The Adversarial System Essay

2229 Words 9 Pages
Introduction

In the discussion which follows, the function served by ‘evidence’ within the adversarial system will be considered. The central importance of relevance to the admissibility of evidence will be linked to the purpose served by the tribunal of fact. The range of factors which impact on the criminal justice system will act as a basis to consider the justification for the exclusion of certain evidential material. Developments in attitudes as a result of recent legislation will lead the discussion to the conclusion that the above statement is not sustainable

Setting the scene

Purpose.

The adversarial system involves competing versions of disputed events being advanced by parties to the litigation. The purpose of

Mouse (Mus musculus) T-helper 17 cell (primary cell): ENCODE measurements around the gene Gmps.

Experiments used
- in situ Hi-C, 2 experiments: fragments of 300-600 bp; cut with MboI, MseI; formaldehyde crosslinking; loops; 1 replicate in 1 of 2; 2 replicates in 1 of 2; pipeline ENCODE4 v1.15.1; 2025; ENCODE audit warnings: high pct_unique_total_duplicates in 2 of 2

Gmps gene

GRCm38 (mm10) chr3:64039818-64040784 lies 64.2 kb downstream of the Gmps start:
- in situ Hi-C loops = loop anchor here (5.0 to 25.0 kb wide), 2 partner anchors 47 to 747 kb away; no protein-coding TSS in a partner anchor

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Observers have noted in recent years a shift in government policy toward what is perceived as ‘redressing the balance’ in criminal justice, to be more advantageous to victims and less so to the accused. (have implications for current exclusionary rules)

Nature of evidence.

May and Powles view evidence as ‘something’ which tends to prove or disprove something else. In the context of a trial this consists of information placed before the court for the purpose of proving or disproving facts in issue. Beecher-Monas states that in a system based on the rule of law and which aspires to ‘truth’, the accuracy and reliability of such information is essential. The mechanisms available to the court to determine the latter, centre on the presentation of evidence under oath, cross-examination and the observation of witness demeanour .
The development of specific rules of evidence from the 18th. century onwards were much influenced by the jury system of trial. Concerns with the ability of lay juries to evaluate and assimilate various data led to safeguards being introduced The perceived need within the current adversarial system for such “rules” has, as…